By the end of the first lap of his quarter, the Quest was in a remarkable sixth place. He dispatched Colin Stancombe and Andrew King over the next six laps and, with a clear track ahead, revealed his potential with a new lap record of 48.82sec.
It wasn’t all right foot. There was wisdom, too. When Allan Seedhouse proved reluctant to relinquish third, Herbert decided to take it easy: “I could have got past, but it wasn’t worth it for one place; I was looking for the end-of-day result.” Staying out of trouble at the start of the semi-final was a must, therefore, and he had a grandstand seat for the clash between Bertrand Gachot and Paulo Carcasci. With them out of the way, Johnny was once more able to display maturity and precision while finishing second to Jonathan Bancroft.
“We had set the car up for two overtaking areas,” explains Thompson. “I had designed the Quest with no anti-roll bars, which meant the springing was very light, and Johnny could really lean on the car through Clearways. He was good at overtaking people into that corner, and the car itself was very quick coming out, giving him enough speed to overtake into Paddock. And that’s what he kept doing.”
Lining up third on the grid, on the front row alongside Damon Hill (winner of the other semi) and Bancroft, Herbert was confident: “I didn’t want pole anyway, because you’re down in the dip there. Position three is much better because it is much flatter. So if you get a good start, nine times out of 10 you get into the first corner first.”
He did. And eked out a lead over Bancroft, while Hill and Mark Blundell squabbled over third.
“I never thought Johnny was the most aggressive of drivers,” admits Thompson, “so my only worry was that he would leave the door open somewhere. But after about half-distance, he looked so solid that, barring falling off, I was confident he would do it.”
Herbert concurs: “Bancroft was never close enough for me to need to close the door. I had a bit in reserve. Once I hit the front, it was all about being persistent and consistent. Don’t stick in a couple of ultra-quick laps and then relax. That’s the way to lose time or, even worse, go off.”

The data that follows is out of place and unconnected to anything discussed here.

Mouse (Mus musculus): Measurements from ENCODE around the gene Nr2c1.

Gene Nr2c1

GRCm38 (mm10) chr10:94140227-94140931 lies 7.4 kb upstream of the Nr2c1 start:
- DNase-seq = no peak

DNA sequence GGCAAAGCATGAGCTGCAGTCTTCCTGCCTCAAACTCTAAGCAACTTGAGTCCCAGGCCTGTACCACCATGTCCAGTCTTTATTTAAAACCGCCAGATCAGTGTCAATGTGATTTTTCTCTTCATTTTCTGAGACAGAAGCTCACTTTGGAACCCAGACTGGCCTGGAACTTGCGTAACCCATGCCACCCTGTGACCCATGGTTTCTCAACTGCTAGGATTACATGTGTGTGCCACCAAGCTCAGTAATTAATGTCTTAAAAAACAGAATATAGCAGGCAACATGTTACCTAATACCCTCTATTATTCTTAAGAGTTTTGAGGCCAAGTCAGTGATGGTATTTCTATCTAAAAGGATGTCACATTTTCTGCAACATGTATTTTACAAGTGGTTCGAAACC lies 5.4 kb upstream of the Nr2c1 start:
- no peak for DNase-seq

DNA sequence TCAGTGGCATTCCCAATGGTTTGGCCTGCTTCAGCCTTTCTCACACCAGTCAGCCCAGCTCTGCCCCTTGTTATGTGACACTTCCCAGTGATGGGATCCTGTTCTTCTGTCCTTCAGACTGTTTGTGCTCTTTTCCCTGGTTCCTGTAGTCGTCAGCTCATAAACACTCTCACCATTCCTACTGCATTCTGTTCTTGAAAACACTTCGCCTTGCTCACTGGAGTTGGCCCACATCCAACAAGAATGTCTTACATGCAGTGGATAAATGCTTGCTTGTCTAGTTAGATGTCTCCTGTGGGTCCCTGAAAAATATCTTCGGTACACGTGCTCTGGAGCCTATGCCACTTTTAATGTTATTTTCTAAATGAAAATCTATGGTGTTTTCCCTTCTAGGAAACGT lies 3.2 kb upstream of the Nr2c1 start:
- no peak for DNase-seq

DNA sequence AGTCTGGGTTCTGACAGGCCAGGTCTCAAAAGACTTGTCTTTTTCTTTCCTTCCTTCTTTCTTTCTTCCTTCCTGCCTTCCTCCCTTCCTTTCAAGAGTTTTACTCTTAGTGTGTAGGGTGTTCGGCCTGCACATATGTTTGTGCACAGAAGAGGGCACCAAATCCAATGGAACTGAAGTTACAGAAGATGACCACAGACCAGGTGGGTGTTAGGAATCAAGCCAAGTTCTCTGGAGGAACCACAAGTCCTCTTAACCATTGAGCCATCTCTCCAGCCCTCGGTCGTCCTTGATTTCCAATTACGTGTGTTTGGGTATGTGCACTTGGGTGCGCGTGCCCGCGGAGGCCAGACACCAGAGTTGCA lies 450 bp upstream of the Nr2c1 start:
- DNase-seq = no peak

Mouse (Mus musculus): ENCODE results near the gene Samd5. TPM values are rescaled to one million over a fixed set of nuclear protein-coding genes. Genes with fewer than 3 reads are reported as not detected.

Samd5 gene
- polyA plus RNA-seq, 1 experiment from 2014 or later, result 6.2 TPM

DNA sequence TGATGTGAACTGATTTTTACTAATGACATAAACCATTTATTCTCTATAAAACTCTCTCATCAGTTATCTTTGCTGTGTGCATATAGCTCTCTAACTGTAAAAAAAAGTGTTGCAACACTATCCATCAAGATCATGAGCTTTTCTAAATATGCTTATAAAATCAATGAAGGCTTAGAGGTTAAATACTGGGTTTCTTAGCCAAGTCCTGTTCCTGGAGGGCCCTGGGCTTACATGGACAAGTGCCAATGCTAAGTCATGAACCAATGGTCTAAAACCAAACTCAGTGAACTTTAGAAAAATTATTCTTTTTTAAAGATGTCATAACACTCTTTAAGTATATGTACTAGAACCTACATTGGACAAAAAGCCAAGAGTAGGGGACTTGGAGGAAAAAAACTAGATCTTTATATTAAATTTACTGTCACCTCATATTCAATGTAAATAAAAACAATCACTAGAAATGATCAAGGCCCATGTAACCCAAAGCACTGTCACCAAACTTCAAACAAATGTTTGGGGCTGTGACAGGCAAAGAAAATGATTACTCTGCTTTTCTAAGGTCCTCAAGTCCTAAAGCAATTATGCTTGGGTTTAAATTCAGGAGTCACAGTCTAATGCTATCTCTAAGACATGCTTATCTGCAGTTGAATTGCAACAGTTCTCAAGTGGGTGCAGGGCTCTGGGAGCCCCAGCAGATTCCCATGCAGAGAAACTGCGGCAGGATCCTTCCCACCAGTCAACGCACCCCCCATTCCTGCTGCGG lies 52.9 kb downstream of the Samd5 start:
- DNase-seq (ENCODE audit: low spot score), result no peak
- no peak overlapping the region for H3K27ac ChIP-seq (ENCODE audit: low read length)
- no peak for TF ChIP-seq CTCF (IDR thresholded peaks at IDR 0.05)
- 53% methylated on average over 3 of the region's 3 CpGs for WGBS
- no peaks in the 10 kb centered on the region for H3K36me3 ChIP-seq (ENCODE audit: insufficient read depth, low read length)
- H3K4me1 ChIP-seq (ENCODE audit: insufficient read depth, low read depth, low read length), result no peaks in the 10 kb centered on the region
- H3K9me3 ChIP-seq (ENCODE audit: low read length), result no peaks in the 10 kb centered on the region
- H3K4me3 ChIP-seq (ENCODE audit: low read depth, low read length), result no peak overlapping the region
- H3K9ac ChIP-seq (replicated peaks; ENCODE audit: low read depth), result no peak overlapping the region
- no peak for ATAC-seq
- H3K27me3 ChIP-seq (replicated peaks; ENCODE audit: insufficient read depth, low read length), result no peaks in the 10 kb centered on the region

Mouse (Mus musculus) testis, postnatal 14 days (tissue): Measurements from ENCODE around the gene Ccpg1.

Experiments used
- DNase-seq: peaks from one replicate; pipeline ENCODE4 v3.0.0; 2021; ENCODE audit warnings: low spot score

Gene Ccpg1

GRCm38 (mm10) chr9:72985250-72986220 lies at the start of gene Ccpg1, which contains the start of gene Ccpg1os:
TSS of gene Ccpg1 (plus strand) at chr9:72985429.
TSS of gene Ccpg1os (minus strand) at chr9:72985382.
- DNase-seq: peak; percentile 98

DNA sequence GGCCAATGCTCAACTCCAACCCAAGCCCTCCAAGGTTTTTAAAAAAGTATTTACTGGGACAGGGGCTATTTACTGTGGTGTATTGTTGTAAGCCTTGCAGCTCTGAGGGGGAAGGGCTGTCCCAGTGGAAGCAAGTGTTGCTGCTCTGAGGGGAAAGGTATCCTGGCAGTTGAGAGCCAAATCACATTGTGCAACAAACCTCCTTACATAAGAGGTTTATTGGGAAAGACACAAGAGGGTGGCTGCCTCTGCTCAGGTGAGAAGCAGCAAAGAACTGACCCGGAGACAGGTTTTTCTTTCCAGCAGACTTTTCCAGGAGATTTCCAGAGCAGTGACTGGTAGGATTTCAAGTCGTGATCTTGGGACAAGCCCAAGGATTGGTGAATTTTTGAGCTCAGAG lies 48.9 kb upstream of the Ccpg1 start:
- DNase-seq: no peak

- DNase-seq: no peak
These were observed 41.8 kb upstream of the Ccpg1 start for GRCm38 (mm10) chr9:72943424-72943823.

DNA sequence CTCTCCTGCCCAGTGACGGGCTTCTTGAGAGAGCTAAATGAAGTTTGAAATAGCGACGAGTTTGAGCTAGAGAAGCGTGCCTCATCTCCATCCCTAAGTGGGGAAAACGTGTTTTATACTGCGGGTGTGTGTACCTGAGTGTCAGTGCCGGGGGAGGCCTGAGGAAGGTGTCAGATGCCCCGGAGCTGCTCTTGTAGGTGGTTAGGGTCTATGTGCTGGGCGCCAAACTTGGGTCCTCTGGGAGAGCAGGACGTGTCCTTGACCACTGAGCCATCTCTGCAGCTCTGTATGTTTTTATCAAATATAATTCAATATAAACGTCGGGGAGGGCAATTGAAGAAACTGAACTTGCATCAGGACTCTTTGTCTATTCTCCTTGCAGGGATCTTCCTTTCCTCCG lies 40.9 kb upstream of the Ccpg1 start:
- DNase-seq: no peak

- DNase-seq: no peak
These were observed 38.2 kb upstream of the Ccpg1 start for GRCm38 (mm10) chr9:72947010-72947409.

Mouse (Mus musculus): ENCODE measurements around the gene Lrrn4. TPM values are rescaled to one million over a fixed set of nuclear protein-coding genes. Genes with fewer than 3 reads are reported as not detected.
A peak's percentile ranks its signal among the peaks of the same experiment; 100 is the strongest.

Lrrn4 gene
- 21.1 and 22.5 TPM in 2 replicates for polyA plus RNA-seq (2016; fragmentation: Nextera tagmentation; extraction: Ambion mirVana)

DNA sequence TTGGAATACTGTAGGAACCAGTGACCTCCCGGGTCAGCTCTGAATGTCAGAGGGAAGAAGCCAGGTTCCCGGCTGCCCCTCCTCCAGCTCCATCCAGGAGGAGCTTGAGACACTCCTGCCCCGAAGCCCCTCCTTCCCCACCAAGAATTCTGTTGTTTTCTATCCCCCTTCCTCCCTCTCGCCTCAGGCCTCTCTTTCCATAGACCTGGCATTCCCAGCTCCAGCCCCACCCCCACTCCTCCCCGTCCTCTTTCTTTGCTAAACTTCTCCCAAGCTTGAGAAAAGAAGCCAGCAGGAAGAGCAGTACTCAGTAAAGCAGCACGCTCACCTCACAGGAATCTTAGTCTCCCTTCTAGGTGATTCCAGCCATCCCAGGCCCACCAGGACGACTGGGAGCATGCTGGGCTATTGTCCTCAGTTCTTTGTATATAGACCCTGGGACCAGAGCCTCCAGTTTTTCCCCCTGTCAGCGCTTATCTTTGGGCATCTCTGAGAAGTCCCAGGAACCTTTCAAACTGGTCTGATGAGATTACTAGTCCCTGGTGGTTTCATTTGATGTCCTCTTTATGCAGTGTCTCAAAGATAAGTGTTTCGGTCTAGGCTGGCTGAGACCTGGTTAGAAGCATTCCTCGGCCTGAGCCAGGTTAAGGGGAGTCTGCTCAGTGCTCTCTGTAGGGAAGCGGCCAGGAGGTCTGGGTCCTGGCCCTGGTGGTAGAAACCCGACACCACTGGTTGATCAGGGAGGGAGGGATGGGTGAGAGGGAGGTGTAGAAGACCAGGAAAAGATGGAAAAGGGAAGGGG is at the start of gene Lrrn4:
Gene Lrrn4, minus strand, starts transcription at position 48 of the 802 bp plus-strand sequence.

Herbert won by a carefully nurtured half-second: “To achieve this after our difficulties in qualifying was very special because it had never been done before, though, unfortunately, it has been done a couple of times since.”
The enormity of the achievement was a little lost on his team boss, however: “I thought then, as I think now, that the championship was bigger than a mini-championship held over a few days. But there was another element that made the day significant. Peter Collins [of Benetton] was there, and that race brought Johnny to his attention.”
Herbert and Quest endured an unsuccessful FF2000 campaign the following year, and thereafter went their separate ways. Johnny, of course, suffered an even more significant day at Brands, in 1988. By which time Quest had been folded. Thompson’s main interest had always been the designing of the cars; he had willingly left the rurming the team to others. It was a decision he was to regret.
But thanks to a perfectly set-up car, an imperfect set of circumstances, and a set of perfectly-judged drives, the name Quest will never be forgotten by British racing fans.